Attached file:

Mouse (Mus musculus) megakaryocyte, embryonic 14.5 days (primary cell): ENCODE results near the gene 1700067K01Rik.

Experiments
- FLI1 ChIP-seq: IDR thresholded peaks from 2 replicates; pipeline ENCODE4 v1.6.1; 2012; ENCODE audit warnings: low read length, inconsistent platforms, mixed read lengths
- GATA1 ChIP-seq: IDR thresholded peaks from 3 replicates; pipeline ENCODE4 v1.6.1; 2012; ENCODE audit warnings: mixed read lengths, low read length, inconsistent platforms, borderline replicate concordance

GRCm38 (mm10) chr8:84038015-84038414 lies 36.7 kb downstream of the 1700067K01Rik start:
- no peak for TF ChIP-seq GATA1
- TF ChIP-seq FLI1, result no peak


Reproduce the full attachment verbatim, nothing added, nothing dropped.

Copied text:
Mouse (Mus musculus) megakaryocyte, embryonic 14.5 days (primary cell): ENCODE results near the gene 1700067K01Rik.

Experiments
- FLI1 ChIP-seq: IDR thresholded peaks from 2 replicates; pipeline ENCODE4 v1.6.1; 2012; ENCODE audit warnings: low read length, inconsistent platforms, mixed read lengths
- GATA1 ChIP-seq: IDR thresholded peaks from 3 replicates; pipeline ENCODE4 v1.6.1; 2012; ENCODE audit warnings: mixed read lengths, low read length, inconsistent platforms, borderline replicate concordance

GRCm38 (mm10) chr8:84038015-84038414 lies 36.7 kb downstream of the 1700067K01Rik start:
- no peak for TF ChIP-seq GATA1
- TF ChIP-seq FLI1, result no peak